Recently, has looked at some new animal welfare laws passed in various parts of the U.S., such as El Paso’s restrictions on pet sales and Suffolk County’s animal abuser registry. However, we would be remiss if we didn’t point out a positive law that our neighbors to the north enacted.

In September, the Animal Care Amendment Act took effect in Manitoba Province in Canada. The law increases regulations for both companion animals and livestock, and introduced strong new penalties to punish animal abusers. Among the new penalties? According to the Animal Legal Defense Fund, jail time and fines for offenders have doubled, and a person convicted of an offense could now be restricted from owning or caring for animals for the rest of his or her life.

The Manitoba Chamber of Commerce listed several of the important changes contained in the Animal Care Amendment Act. For example, the Act:

  • Expands licensing regulations for dog and cat breeders;
  • Prohibits the loading and transportation of animals that are not fit to transport and those that cannot be moved without causing suffering;
  • Increases the authority of animal protection officers, particularly in their ability to take action to prevent harm or seize animals they consider to be in abusive or abandoned situations; and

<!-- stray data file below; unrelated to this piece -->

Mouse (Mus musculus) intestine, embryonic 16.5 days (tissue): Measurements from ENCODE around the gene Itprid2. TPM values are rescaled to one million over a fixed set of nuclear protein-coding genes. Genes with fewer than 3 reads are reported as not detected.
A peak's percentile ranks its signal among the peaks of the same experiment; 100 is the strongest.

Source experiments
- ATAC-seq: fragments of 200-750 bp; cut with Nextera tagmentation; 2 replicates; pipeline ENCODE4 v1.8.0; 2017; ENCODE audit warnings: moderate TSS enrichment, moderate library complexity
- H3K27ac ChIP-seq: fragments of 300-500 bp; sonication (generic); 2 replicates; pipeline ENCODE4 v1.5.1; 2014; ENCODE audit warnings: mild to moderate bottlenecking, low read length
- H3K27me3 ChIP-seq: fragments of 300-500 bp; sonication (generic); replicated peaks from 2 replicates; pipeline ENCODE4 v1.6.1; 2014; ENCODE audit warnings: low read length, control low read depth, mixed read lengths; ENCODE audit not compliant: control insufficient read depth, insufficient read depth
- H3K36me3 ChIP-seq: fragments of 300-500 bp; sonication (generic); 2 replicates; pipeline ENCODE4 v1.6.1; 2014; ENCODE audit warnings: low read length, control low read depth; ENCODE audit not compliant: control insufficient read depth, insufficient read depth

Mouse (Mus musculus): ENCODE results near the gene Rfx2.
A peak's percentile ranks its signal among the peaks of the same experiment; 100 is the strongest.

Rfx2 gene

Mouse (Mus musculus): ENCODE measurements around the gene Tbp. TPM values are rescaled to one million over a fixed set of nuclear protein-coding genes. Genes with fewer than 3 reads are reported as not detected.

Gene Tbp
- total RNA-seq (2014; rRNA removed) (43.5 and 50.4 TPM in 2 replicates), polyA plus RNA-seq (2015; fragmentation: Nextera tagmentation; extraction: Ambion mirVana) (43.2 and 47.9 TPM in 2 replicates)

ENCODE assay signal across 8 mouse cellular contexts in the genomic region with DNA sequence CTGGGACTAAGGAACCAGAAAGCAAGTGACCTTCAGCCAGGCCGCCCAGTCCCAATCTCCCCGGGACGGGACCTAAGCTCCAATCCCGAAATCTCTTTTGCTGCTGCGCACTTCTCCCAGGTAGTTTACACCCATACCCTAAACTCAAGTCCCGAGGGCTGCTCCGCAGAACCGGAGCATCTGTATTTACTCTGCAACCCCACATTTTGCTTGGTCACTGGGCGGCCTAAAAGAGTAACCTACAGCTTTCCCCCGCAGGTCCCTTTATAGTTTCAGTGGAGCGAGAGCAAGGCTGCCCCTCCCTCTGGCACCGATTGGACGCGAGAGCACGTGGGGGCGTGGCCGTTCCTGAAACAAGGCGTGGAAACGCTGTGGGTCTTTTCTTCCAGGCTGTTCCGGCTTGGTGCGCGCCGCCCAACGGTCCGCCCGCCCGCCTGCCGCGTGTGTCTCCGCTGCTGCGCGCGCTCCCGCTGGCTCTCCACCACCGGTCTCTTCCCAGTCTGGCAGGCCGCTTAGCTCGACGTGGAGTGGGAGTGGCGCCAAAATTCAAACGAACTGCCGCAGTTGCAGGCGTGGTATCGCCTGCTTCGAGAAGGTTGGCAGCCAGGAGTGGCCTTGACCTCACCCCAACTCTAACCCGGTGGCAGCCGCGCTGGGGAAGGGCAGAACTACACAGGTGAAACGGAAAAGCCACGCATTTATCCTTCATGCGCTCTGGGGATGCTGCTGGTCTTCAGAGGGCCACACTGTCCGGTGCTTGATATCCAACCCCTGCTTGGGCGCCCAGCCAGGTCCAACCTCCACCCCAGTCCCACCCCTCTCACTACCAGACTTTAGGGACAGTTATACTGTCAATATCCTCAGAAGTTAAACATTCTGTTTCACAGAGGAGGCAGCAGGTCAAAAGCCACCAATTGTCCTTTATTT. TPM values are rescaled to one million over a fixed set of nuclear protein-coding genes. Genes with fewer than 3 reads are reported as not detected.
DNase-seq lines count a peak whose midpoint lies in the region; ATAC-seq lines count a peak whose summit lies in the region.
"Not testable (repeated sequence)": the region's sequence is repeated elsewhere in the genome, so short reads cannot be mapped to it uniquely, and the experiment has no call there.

• Requires veterinarians to report suspected cases of animal neglect or abuse while protecting them from liability.

Agriculture, Food and Rural Initiatives Minister Stan Struthers stressed the importance of the new laws, saying “Livestock and companion animals depend on people for their care … These amendments help to strengthen the laws that ensure appropriate food, shelter, and medical attention are part of that care and increase penalties for any mistreatment or neglect.” Struthers also rightly notes that “Manitoba is considered a leader on animal welfare,” a fact reflected in the province’s high ranking from the ALDF in its report about the best and worst places to be an animal abuser in Canada.

While U.S. animal advocates can certainly find fault with some of Canada’s policies, especially regarding the annual seal hunts, Manitoba deserves respect for setting an example in making the lives of animals a bit better.

Photo Credit: Public Domain